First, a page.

Malaysian Ringgit’s Trend to be Decided by Multiple External Factors

November 14, 2021
Malaysian Ringgit’s Trend to be Decided by Multiple External Factors November 14, 2021 Lennox Hamilton

As per an economist, the ringgit is forecast to be affected by external forces next week, with investors having a close watch on retail sales data from the United States. When queried if the ringgit would stay weak in the coming week if the positive trend in the US data persisted, Mohd Afzanizam Abdul Rashid, chief economist at Bank Islam Malaysia Bhd, responded affirmatively.

His assertion is supported by the most latest gross domestic product (GDP) figures, which show that the economy suffered a significant setback as a result of the movement control order during the third quarter of this calendar year (3Q21).

Bank Negara Malaysia (BNM) reported on Friday (November 12) that Malaysia’s gross domestic product (GDP) shrank by 4.5 percent in the September 2021 quarter, compared with the 16.1% rise recorded in the preceding three months of the year.

Following analysts’ predictions, the reimposition of nationwide containment measures over the time period under study was a contributing factor to the increase in unemployment. According to the BNM, GDP growth slowed to -2.7 percent in the third quarter of this year from the previous quarter.

Mohd Afzanizam believes that the situation would improve in the fourth quarter of the year as a result of the easing of the interstate travel ban, which will aid in the stimulation of economic activity. “It has the prospects to be advantageous to the ringgit in that regard.”

Nevertheless, for the time being, the threat of inflation will be the most important factor in maintaining a restricted range in the US dollar-to-ringgit exchange rate. During an interview with Bernama, he predicted that the local currency will be hanging at 4.16 against the US dollar by the end of next week.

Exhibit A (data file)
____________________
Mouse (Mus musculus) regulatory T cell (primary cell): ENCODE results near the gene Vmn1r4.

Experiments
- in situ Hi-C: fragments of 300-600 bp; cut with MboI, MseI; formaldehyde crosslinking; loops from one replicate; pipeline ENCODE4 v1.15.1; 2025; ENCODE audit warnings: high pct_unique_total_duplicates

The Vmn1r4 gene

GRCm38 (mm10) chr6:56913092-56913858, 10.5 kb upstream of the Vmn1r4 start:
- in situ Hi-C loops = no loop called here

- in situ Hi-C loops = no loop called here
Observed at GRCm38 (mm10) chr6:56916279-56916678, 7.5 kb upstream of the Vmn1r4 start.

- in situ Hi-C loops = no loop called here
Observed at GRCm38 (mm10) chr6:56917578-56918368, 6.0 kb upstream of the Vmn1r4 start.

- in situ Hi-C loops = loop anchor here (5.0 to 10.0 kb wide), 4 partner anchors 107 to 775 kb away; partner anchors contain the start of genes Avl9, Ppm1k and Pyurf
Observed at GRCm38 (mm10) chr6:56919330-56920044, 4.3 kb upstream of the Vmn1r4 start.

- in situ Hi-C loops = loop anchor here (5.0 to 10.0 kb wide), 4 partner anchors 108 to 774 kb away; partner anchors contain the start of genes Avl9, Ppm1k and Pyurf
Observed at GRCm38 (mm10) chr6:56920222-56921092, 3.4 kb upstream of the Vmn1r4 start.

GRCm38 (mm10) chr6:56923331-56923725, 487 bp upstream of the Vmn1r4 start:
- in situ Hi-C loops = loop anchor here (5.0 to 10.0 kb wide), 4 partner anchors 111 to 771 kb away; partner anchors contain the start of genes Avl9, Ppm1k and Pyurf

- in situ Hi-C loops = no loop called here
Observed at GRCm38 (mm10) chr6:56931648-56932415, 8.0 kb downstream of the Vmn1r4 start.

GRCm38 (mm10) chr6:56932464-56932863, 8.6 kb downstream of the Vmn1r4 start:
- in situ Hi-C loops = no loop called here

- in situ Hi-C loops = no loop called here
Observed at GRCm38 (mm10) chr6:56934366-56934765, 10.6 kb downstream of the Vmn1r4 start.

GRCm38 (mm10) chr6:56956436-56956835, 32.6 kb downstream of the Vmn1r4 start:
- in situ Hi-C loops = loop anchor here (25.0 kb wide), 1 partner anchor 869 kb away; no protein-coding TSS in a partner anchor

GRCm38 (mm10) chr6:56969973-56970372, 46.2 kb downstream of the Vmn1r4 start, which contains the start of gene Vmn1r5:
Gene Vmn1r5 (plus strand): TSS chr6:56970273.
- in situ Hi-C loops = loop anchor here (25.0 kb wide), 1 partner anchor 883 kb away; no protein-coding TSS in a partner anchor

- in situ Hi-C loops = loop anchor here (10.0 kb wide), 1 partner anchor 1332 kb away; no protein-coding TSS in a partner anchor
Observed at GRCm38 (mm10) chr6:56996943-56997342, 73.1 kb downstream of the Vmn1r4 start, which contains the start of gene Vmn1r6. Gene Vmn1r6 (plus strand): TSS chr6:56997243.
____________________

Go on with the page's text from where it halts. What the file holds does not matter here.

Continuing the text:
The governor of the Bank Negara Malaysia (BNM), Datuk Nor Shamsiah Mohd Yunus, claimed that the ringgit has increased by 0.9 percent against the US dollar as of November 9 (since October 1), generally in line with the trajectory of other regional currencies at the time. Her comments were followed by a statement stating that the strengthening of the local currency was further aided by a stronger internal outlook as a result of the revival of the economy and the rise in commodity prices.

She projected that the financial and foreign currency markets will experience frequent bouts of volatility in the future as long as there are concerns about global liquidity adjustments and events surrounding the path of the epidemic continue to be present. From Friday’s close to Monday’s close, the local currency gained strength versus the dollar, rising from 4.1690/1720 at Friday’s close to 4.1645/1665 at Monday’s close.

When compared to the previous Friday, the local unit gained the vast majority of its worth versus the other major currencies in the international trade. The ringgit was trading at 3.0757/0776 against the Singapore dollar a week ago, down from 3.0729/0746 the previous week.

Additionally, it increased its strength against the euro, rising to 4.7646/7569 from 4.7997/8020 a week earlier, increased its strength against the Japanese yen, rising to 3.6521/6542 from 3.6536/6553 a week earlier, and increased its strength against the British pound, rising to 5.5783/5810 from 5.5865/5892 a week earlier.

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